Arts + Scene » Front Row

Oh, What a Tangled Web We Weave ...

Agatha Christie's Spider's Web delights at NCRT



If you're looking for lighthearted entertainment that will have you wondering who did it right until the very end, you'll have a lot of fun with North Coast Repterory Theatre's latest production. Spider's Web is deservedly one of Dame Agatha's most popular staged works, second only in performance numbers to The Mousetrap. It has all the hallmarks of a classic Christie mystery: people who are not what they seem, dead bodies that appear and disappear, a house full of secrets and a collection of (sometimes inadvertently) comedic characters who at times rival the best of P.G. Wodehouse.

Our heroine, Clarissa Hailsham-Brown (a sly and sassy Sarah Traywick) is the second wife of Henry Hailsham-Brown, a frightfully proper foreign office official played with perfect precision by George Inotowok. The couple, together with Pippa (Fiona Siebert in a spot-on portrayal of the English schoolgirl of the 1950s — yours truly can relate), Henry's daughter from his first marriage, have moved into an English country house obtained at a remarkably low rent after the mysterious death of the previous occupant, a local antique dealer by the name of Sellon (pun presumably intended).

The Hailsham-Browns have three house guests. Sir Rowland Delahaye (a delightfully solicitous Dave Simms) is Clarissa's former guardian, Hugo Birch (Scott "Q" Marcus in full-on nervous Nellie mode) is a local justice of the peace, and a young man named Jeremy Warrender (a slightly creepy Steven A. Santos), who has designs on Clarissa. All three are on the receiving end of practical jokes dreamed up by Clarissa — her favorite pastime, which will take her into dangerous and uncharted territory down the road.

Rounding out the household are Mildred Peake, a strange gardener who came with the house (Toodie Boll with her crazy woman persona turned up way past maximum, to the evident delight of the audience), Elgin the butler (a suitably deferential Ken Klima) and Mrs. Elgin, the cook, whom we never meet.

The house, meanwhile, has its own tales to tell. Pippa has discovered a secret door that leads to a recess and a second secret door into the library, which she enthusiastically demonstrates to Jeremy. She has also found an envelope with potentially interesting historical autographs in a secret drawer in an antique desk that belonged to the departed Mr. Sellon. This latter item of furniture appears to hold more than the usual amount of interest for both Jeremy and an unexpected visitor to the house, Oliver Costello, Pippa's mother's lover and a suspected drug dealer (a scarily thuggish Ray Waldo), who claims Pippa's mother wants her back.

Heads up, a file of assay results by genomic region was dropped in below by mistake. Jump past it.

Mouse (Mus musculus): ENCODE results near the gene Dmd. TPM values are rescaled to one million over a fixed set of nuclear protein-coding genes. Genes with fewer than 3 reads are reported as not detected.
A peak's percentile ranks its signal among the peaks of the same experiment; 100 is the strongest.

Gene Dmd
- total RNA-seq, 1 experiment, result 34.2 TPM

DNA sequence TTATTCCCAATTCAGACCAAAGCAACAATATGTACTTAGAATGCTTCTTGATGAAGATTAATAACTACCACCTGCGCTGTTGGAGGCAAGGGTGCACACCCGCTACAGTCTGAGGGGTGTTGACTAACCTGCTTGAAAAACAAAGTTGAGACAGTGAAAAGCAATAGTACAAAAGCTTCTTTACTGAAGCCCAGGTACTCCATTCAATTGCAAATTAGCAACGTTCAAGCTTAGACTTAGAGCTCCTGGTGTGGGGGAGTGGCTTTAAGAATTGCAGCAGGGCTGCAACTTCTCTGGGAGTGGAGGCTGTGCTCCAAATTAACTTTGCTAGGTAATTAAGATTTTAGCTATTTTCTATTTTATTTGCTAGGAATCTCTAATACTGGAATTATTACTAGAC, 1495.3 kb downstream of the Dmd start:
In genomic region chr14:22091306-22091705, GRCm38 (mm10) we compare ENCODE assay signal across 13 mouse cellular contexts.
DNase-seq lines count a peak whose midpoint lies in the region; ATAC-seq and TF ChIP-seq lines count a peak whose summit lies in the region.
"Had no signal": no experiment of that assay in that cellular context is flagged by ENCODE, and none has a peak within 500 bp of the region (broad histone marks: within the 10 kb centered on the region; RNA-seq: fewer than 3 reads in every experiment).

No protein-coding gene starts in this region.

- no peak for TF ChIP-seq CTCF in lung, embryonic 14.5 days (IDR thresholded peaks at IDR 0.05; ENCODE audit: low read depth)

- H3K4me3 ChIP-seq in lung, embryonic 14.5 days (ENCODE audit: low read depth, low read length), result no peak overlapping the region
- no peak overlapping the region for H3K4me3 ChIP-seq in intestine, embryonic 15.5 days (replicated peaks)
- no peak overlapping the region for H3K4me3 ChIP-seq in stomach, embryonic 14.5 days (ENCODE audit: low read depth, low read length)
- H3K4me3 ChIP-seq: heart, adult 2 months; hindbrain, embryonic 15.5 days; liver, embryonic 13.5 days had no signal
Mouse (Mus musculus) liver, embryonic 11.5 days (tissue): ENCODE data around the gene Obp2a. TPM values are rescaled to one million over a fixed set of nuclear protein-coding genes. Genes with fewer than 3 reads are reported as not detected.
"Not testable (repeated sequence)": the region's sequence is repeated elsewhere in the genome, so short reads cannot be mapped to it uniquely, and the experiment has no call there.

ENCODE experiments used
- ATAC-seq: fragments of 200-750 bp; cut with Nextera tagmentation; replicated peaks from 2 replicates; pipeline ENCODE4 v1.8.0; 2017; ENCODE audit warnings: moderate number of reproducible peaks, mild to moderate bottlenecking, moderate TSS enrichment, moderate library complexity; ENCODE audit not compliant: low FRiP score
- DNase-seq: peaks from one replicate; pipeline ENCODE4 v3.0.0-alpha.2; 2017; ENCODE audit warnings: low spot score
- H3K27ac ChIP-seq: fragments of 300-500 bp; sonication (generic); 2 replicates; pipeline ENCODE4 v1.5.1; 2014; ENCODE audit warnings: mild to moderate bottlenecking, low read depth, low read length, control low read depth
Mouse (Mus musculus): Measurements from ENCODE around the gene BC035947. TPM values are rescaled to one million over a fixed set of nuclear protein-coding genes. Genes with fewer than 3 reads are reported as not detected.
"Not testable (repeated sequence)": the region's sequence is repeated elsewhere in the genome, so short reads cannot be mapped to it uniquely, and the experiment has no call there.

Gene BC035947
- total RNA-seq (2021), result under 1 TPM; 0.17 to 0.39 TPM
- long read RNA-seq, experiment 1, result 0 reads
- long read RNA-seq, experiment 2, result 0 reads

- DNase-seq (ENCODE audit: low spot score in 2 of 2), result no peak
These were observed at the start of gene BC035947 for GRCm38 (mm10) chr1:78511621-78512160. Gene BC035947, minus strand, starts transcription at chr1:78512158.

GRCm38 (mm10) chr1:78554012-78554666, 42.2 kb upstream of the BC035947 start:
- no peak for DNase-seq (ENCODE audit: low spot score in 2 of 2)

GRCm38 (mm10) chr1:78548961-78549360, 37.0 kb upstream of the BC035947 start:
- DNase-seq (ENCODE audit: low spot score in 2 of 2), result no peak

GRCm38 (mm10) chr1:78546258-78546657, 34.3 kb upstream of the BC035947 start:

All this skullduggery is bound to lead to trouble and it does — naturally while Henry is off on a secret mission to pick up a foreign dignitary and bring him back to the house under cover of darkness. After Oliver Costello's head has a fatal encounter with a heavy-duty stick, there are various crazy proposals for corpse disposal that all go out the window when the police arrive — having received an anonymous tip about a murder at the house — and the body mysteriously disappears.

Inspector Lord (a rather overenthusiastic Queena DeLany) and grumpy Constable Jones (Leslie Keig, who provides some delightful comic relief during the second intermission) cannot get Clarissa or any of the other well-meaning characters to tell the same story twice. But in true Christie style, just at the point when Clarissa is sure she's about to be carted off to the police station and jailed for life, the real murderer attempts to kill again.

Director Carol Lang does such a great job keeping the action humming along that we are not only surprised by the ending of the play but also that almost three hours have passed since the opening of the first act. It's hard to see where anything could have been cut to shorten the running time without damaging the flow but there are two intermissions, and Kira Galloway's stage management keeps everything running smoothly. Calder Johnson's scenic design and construction is 1950s English-country-home classic, just begging for cocktail parties and games of bridge. Megan Hughes' costumes are home-counties neutral; the men's sleeveless wool pullovers are a nice touch, and Henry's peach tie and pocket square are most elegant. Howard Lang's sound design, Johnson's lighting design and the properties assembled by Diana Lynn and Carol Lang all come together to draw us seamlessly into the Hailsham-Browns' world.

My only real quibble with this otherwise rattling good production is the accents — not so much lack of quality as inconsistency. If everyone could just settle on a neutral mid-Atlantic accent rather than roaming randomly around the United Kingdom with an occasional foray into the Republic of Ireland, I, for one, would be a happy camper.

North Coast Repertory Theatre's production of Agatha Christie's Spider's Web runs through Oct. 6, with shows Fridays and Saturdays at 8 p.m. and Sunday matinees at 2 p.m. Call 442-6278 or visit

Pat Bitton is a freelance writer/editor based in Eureka who is theoretically retired but you know how that goes. She prefers she/her.


Four speak up for liberté, égalité and sororité in The Revolutionists, running Thursdays through Saturdays at 8 p.m. and Sundays at 2 p.m. through Sept. 28 at Redwood Curtain Theatre. Call 443-7688 or visit


More French fracas breaks out on Sept. 26, when The Three Musketeers draw their rapiers at Ferndale Repertory Theatre. The Alexandre Dumas adaptation continues through Oct. 27 with shows Fridays and Saturdays at 8 p.m. and Sundays at 2 p.m. Call 786-5483 or visit

Add a comment